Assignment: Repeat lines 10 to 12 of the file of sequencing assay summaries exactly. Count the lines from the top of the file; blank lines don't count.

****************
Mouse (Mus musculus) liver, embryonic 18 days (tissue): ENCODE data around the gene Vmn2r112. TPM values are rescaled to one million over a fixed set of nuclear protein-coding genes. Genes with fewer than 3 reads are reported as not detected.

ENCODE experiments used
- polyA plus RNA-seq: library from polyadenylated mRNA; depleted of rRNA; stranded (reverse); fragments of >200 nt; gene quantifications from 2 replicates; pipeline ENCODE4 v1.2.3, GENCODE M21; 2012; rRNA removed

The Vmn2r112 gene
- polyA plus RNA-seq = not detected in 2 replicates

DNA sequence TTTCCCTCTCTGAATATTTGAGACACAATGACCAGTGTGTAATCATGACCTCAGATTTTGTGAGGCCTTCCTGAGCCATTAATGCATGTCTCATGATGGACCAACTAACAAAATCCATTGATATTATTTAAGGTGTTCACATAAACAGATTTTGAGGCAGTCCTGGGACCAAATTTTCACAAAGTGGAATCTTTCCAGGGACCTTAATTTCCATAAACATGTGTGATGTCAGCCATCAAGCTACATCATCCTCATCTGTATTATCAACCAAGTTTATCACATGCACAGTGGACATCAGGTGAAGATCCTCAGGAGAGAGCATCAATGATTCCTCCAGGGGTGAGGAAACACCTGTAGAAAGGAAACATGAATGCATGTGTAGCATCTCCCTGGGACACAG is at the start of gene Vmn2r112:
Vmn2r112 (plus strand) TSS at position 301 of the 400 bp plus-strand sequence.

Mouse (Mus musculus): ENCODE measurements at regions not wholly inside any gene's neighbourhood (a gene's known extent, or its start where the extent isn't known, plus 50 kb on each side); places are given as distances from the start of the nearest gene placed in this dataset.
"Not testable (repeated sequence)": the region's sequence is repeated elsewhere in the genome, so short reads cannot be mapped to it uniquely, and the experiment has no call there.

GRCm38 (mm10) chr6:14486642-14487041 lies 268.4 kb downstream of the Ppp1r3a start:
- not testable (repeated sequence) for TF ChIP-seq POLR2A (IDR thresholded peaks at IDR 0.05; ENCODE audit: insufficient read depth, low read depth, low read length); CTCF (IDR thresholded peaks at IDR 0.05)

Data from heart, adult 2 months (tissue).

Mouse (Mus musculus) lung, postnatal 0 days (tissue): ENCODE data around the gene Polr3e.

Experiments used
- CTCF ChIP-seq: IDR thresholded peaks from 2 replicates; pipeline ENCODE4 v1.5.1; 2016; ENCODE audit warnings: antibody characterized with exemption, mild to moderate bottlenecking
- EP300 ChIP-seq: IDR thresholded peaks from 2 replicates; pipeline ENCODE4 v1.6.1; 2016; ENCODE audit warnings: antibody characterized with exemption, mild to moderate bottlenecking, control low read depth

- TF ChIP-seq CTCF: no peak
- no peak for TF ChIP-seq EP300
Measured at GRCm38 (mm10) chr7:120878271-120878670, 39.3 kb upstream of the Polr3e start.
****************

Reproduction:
GRCm38 (mm10) chr6:14486642-14487041 lies 268.4 kb downstream of the Ppp1r3a start:
- not testable (repeated sequence) for TF ChIP-seq POLR2A (IDR thresholded peaks at IDR 0.05; ENCODE audit: insufficient read depth, low read depth, low read length); CTCF (IDR thresholded peaks at IDR 0.05)

Data from heart, adult 2 months (tissue).